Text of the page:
Because of “functional separation” Williams would be have been hard-pressed to commit Openreach to anything. If he could, it would reveal functional separation as a myth and possibly expose Ofcom for improper application of its own regulation.
Whether this matters is moot. At the annual seminar of INCA, the Independent Networks Co-operative Association, last week, Frank Mather, the DG Connect official who looks after the UK broadband issues, said the European view was that Britain has forsaken competition for transparency as a way of regulating and achieving its broadband goals.
The NAO showed how successful that strategy has been with respect to the £1.2bn BDUK process. In fact, both MPs and civil service have done even worse trying to govern using transparency – the banking crisis, Libor, crime statistics, even MPs’ pay, to name some more serious incidents.
In a recent blog, the well-connected Philip Virgo paraphrases economist Michael Beesley’s insight that “it is impossible for officials or regulators to understand that cost bases of the industries they seek to plan or control. Therefore they should not try. They should instead focus on quality of service, price and barriers to competition (particularly those blocking innovative new entrants), leaving those regulated to work out how to exploit opportunities to make more money by using innovation to deliver better services at lower cost. ”
Part of Beesley’s heritage is due his exposure to the privatisation of British Telecom in the 1980s. In an obituary, Christopher Foster wrote of Beesley, “Sir Keith Joseph asked him to look into the possibility of liberalising British Telecom. Though not all his recommendations were accepted, he argued for more competition than the government was ready for (it would have been better if he had been listened to). Nonetheless, his views were influential on the form of that privatisation – and all subsequent privatisations, and their regulation.”
Beesley’s ideas were later incorporated in the monopoly price governing formula “Retail Price Index-x%”, which Ofcom modified to “Consumer Price Index-x%” in its latest proposals governing Openreach’s monopoly over wholesale broadband and landline services.
So what can Miller get from tomorrow’s meeting? Clearly BT must give her a bone to throw to the Public Accounts Committee, which meets to discuss the NAO report, to save her face. The (leaked) Pennell report that BDUK “lacks commercial nous” suggests she now has the power to bend her civil servants to her will or to ignore them.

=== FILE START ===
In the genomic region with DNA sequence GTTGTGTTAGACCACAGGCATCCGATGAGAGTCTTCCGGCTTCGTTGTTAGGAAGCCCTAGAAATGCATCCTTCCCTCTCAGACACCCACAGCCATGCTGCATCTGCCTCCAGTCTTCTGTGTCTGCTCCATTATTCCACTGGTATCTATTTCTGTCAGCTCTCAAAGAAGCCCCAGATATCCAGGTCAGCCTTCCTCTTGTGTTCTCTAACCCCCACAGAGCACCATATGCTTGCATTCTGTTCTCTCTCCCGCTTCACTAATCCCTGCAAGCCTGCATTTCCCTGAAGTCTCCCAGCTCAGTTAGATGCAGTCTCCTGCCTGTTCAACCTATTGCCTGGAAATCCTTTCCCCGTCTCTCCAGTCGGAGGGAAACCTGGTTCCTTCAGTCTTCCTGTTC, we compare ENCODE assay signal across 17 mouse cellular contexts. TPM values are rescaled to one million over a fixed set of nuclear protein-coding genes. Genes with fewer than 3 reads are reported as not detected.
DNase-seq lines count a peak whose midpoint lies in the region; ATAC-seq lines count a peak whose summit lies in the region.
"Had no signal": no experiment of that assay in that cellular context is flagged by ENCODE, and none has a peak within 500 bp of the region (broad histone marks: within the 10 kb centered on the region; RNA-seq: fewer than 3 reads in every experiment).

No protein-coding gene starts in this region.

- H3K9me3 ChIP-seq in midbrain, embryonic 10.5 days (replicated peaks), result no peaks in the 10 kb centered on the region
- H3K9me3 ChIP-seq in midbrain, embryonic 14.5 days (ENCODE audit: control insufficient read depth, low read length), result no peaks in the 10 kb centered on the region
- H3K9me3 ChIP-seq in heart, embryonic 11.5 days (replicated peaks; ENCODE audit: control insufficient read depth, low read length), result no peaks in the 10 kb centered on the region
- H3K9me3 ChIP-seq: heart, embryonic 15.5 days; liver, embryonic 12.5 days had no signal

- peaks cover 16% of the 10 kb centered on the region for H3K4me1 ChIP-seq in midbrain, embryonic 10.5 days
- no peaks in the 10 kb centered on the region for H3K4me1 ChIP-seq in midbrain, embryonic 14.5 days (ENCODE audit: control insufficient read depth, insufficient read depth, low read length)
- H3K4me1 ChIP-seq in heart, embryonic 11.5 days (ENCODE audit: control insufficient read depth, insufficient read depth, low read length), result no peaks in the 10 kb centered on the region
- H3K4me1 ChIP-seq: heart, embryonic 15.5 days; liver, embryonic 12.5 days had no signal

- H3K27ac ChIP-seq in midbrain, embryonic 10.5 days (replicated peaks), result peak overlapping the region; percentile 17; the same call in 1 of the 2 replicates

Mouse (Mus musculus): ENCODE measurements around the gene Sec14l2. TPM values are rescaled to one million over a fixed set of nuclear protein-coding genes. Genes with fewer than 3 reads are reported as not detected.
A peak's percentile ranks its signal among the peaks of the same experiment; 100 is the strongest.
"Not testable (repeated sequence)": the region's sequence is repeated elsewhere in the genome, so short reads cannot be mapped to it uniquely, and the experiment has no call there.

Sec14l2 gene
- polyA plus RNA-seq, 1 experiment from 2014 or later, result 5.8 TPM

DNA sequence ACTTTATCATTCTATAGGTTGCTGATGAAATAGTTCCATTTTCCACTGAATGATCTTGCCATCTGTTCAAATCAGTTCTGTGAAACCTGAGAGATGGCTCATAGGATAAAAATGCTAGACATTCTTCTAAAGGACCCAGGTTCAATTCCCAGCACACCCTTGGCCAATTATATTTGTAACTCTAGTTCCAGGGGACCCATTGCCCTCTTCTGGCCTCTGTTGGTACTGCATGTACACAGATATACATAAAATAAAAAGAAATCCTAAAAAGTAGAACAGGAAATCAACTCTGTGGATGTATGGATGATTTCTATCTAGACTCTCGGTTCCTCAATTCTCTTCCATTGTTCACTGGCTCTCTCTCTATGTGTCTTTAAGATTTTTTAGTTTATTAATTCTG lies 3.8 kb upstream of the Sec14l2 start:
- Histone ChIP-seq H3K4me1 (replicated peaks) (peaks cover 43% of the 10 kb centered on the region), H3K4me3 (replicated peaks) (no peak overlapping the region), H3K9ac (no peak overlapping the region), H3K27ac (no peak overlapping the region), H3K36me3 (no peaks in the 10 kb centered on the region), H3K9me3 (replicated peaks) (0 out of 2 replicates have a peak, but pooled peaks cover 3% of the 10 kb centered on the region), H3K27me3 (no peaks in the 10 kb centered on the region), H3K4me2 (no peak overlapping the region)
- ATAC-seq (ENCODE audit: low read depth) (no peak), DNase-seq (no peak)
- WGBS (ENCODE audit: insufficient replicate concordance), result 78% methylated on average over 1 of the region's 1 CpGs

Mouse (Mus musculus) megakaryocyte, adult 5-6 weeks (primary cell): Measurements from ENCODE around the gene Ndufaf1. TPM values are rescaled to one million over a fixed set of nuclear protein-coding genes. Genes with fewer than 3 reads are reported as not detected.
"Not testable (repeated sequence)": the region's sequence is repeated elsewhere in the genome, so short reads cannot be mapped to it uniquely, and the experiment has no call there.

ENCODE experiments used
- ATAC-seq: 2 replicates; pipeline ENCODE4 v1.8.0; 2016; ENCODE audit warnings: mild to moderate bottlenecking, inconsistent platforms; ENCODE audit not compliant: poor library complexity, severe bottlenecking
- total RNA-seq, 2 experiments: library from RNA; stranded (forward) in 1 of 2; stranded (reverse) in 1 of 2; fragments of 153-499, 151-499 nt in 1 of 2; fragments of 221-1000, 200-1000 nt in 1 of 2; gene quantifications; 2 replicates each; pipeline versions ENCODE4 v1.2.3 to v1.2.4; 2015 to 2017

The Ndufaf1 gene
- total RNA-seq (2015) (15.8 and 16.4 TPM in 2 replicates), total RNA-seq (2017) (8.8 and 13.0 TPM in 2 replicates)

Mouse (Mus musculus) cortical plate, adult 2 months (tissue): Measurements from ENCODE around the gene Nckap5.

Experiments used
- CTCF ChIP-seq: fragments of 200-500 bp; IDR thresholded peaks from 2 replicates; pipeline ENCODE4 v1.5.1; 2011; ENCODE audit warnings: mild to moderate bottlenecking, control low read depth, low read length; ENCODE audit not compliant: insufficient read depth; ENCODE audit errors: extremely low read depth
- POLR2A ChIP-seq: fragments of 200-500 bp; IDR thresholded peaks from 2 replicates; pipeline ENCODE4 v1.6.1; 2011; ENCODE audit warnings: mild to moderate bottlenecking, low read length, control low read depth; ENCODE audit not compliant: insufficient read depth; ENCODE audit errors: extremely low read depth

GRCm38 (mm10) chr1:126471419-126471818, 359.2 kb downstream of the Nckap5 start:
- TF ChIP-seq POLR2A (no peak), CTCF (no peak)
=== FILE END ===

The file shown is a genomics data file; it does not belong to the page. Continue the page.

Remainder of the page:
Malcolm Corbett, INCA’s executive director, who will be at the meeting, says altnets will be seeking the following:
- that the six projects in the room get their money and protection against BT overbuilding them for a period
- that BT publishes its actual costs, ie invoices and payslips, for state-aided NGA roll-outs
- that Miller re-opens negotiations on Open Access with respect to BT (and other networks) poles and ducts and even fibre
- that the government allows the introduction of alternative models to gap funding and sources for future roll-outs. (The INCA seminar revealed that the only public money in Stockholm’s highly successful Stokab dark fibre to the premises network was SEK50,000 spent on the feasibility study; the rest came from government and bank loans and re-invested profits.)
One more thing Miller might get. The INCA meeting heard that there is apparently a consultants’ report doing the rounds in BDUK that cross-matches business premises against postcodes and BT’s NGA roll-out. The relationship is inversely proportional, ie the more densely businesses cluster the less likely they are to be passed by BT fibre. This is because BT doesn’t want to swop relatively lucrative leased lines for cheaper broadband connections.
There is plenty of evidence:
- the legal challenge to BDUK’s original Superconnected Cities project
- Virgo’s reportage of BT’s preference to build fibre to the home in sparsely-populated rural Lancashire in competition to B4RN rather than crowded EC1
- former BDUK-community linkman Mike Kiely’s frustrated attempts to get fibre into a Shoreditch co-op that houses 89 mainly high tech start-ups
- a new proposal from BT to Lorne Mitchell’s Goudhurst NGA project, just as they are about to award a contracts, among others.
If true, it shows two things. One is that BT responds only to competition. Secondly, it appears BT is sabotaging Miller’s efforts to build Britain’s economic renaissance on the networked creative, innovative, entrepreneurial sector. Four hundred years ago the heads of those responsible would have decorated London Bridge.